Sunday, September 9, 2012

Bassist and composer Chris Bates comes home to "New Hope"

Chris Bates by John Whiting
If you’ve been to more than a few jazz shows in and around the Twin Cities, you’ve seen bassist Chris Bates play. It’s hard to miss him. Either he’s on the stand with a touring artist (like Mose Allison, Lee Konitz, Joe Lovano, Steven Bernstein, or Eric Alexander) or he’s up there with one of the many bands he’s in, a list that currently includes Atlantis Quartet, Todd Clouser’s A Love Electric, Framework, Good Vibes Trio, Leisure Valley, the Pat Moriarty/Ellen Lease Ensemble, and Red Planet. Like another bassist he admires greatly, Dave Holland, Chris loves what he does, and it shows as he grins, nods, and wraps himself around his big instrument as if it’s his best friend in the world.

Chris and his younger brother, drummer JT Bates, were born into music. Their father is the respected musician and bandleader Don Bates; their older brother, David, is a recording engineer and saxophonist in Nashville. Chris began learning the upright bass in fourth grade, studying with James Clute of the Minnesota Orchestra. He taught himself electric bass and played both classical and jazz from seventh grade on. Sometime between junior high and high school, he decided he wanted to be a musician, knowing even then from his father's example that it would be a lifelong journey. He studied bass performance at the University of Wisconsin-Eau Claire (with Clute) and later with Anthony Cox, who had returned to the Twin Cities after several years in New York.

In the mid-1990s, Chris was a founding member of Motion Poets, a jazz sextet that also included Doug Little on saxophone, Mark Sutton on trumpet, Mark Miller on trombone, Nate Shaw on keys, and JT on drums. From 1995–99, they released three CDs and toured nationally, earning writeups in DownBeat and JazzTimes. All of their music was original, written by the band members. In 1999, Chris won a McKnight Foundation Composer Fellowship.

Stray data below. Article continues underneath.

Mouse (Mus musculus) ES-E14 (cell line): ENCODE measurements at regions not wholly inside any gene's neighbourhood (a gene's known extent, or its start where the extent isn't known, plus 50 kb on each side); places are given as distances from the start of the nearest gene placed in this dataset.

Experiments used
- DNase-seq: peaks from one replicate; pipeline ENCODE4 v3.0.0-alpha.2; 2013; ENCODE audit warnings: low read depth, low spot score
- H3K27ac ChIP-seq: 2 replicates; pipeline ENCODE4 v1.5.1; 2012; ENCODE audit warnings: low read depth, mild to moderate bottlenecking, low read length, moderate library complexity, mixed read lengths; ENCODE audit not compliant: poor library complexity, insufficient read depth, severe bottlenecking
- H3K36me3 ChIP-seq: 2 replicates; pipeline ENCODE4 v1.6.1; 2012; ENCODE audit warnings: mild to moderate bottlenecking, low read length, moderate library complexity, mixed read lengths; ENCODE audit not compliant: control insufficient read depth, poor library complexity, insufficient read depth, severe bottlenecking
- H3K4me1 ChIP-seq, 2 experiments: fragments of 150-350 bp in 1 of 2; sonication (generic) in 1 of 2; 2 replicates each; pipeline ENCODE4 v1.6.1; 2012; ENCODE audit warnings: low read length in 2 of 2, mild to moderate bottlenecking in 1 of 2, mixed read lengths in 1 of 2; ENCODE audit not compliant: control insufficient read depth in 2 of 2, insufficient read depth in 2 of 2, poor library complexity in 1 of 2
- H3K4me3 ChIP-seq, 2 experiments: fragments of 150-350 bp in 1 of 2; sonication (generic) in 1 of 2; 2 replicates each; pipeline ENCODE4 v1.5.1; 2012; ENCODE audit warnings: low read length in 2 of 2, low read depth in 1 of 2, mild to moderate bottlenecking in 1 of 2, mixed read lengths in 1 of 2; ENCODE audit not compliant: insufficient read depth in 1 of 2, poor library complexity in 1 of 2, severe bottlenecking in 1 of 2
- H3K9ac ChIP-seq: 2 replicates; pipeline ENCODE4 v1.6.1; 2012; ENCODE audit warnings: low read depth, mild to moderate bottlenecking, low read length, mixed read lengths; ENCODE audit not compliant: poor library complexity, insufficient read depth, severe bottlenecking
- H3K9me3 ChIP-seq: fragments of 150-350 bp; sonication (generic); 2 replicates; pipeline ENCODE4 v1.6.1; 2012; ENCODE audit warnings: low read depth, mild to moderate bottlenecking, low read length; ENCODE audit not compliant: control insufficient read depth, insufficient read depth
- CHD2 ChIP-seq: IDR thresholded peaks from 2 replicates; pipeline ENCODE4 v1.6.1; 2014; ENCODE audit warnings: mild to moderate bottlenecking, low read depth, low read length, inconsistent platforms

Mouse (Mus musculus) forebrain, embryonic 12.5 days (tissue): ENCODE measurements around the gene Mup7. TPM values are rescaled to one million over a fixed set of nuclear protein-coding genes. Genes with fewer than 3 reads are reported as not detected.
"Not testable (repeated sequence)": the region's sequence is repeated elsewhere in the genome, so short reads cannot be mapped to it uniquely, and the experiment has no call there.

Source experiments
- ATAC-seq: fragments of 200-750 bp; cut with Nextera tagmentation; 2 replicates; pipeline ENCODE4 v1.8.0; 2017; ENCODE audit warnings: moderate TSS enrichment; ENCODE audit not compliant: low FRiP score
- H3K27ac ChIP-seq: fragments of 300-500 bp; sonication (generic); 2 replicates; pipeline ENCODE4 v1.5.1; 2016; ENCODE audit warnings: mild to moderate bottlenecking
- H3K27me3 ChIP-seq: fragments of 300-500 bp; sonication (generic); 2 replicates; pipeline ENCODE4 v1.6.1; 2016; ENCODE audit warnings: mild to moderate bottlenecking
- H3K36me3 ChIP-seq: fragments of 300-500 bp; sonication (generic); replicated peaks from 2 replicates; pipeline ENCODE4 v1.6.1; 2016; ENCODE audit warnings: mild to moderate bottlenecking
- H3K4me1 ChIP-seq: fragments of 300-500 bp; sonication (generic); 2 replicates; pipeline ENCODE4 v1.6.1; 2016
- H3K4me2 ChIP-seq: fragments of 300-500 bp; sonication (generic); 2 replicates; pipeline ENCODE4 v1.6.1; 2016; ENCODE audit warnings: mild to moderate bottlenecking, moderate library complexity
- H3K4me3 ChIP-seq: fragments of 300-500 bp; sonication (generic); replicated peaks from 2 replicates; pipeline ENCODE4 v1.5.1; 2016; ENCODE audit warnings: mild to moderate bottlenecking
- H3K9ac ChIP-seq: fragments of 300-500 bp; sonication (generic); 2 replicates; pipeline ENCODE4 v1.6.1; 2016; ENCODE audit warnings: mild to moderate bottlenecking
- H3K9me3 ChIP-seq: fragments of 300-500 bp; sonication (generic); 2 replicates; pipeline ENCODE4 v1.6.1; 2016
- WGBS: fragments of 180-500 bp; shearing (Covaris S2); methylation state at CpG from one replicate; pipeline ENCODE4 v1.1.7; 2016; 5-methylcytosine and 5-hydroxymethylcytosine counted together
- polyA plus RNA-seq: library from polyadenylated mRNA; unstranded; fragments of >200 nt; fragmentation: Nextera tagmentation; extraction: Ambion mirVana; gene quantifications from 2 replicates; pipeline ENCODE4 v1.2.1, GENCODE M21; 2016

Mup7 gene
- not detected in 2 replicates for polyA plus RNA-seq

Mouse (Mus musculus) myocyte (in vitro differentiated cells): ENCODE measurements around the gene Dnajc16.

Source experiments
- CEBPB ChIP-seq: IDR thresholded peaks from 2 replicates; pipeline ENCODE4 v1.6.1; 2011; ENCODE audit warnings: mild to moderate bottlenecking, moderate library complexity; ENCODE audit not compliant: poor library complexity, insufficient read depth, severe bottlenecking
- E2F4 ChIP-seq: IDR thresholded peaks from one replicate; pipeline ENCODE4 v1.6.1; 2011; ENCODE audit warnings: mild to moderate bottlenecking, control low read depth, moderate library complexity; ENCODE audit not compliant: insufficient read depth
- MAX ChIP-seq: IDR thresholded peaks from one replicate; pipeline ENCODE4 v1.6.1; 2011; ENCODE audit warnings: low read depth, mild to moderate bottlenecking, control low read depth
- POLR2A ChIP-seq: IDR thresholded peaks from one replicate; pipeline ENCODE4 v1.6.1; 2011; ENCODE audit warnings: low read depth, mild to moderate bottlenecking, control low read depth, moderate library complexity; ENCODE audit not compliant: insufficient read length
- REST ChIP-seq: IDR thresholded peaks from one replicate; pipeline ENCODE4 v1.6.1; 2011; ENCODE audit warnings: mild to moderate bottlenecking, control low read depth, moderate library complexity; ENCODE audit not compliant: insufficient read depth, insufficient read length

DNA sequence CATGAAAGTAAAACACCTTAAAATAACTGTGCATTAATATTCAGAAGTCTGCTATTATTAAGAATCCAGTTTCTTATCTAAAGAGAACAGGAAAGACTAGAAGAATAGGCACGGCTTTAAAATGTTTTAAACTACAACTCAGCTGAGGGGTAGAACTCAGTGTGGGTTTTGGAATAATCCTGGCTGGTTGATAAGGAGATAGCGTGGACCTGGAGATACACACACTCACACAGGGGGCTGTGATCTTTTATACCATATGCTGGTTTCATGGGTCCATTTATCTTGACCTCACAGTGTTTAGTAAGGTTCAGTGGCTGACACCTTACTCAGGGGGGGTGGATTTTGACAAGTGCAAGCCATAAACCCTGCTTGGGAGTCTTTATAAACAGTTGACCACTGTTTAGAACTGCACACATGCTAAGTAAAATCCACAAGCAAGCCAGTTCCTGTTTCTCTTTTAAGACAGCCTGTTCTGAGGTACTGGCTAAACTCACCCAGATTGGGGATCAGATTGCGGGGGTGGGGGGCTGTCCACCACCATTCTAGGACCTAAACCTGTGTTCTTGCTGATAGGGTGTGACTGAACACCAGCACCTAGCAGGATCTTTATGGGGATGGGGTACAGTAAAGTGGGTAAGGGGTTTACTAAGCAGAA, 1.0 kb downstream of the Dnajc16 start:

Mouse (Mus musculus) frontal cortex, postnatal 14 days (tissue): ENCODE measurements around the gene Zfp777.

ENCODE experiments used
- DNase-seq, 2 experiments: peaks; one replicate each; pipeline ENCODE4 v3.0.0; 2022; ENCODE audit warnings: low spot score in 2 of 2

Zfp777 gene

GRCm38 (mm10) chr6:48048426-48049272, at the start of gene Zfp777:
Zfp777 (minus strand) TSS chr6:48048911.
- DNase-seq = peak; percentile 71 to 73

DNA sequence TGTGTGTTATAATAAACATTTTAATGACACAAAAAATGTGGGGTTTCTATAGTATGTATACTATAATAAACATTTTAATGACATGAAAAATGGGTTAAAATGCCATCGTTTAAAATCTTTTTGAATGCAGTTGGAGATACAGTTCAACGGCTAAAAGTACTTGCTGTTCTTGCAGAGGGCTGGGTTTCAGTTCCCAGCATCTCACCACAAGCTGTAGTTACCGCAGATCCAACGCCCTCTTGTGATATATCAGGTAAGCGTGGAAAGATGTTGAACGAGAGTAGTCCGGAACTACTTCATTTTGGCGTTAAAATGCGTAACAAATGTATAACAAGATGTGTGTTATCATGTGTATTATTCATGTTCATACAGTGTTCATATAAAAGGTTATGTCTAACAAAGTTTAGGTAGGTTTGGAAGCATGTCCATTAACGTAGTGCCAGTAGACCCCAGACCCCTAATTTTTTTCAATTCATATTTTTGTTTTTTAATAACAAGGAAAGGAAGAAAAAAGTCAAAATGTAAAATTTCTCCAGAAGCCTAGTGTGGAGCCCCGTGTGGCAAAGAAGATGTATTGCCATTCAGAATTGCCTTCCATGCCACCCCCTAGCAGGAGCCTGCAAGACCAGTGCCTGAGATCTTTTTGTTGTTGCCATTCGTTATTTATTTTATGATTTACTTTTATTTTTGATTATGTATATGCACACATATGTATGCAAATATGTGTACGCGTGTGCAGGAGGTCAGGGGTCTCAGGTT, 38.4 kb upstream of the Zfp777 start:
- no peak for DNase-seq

More than once over the years, as I’ve watched Chris play with other people (and at least one memorable solo set at the Rogue Buddha gallery in 2007), I’ve wondered when he would start his own band and maybe make a CD. He has now done both, sort of in that order. “New Hope,” the debut CD by Chris Bates’ Red 5, a quintet with JT on drums, Chris Thomson on saxophones, Brandon Wozniak on saxophones, and Zack Lozier on trumpet, has its official release at the Artists’ Quarter in St. Paul the weekend of Sept. 14-15. It’s a double debut, launching both a new band and a new label, Technecore, founded by award-winning architect and music lover Will Jensen.

“New Hope” is a frankly personal, richly varied, serious and playful collection of all-original compositions (eight by Chris Bates, one by Wozniak). Every tune says something different while forming part of the whole. The three-horns frontline builds on the solid foundation of Motion Poets; the absence of a chordal instrument (no piano, no guitar) leaves room for the bass to roam. The music swings, wails, sighs, dances, and rocks. It says a big thank-you to Chris’s parents, sends a love letter to his wife, nods respectfully to Malian guitarist Ali Farka Toure, tells a sly joke or two, and carries you like a good story from the opening track to the closing note, which leaves you wanting more. And although this is Chris’s first CD as leader, a temptation to hog the spotlight if there ever was one, it’s all about the band, the ensemble spirit and sound. And what a band it is – stellar, in-demand players. For many jazz fans in the Twin Cities, the big unknown will probably be Lozier, who is often categorized as a New Orleans-style trumpeter. Which he is, and then some.

Chris and I spoke by phone in early September.

PLE: First, congratulations on the release of “New Hope.” Second, what took you so long?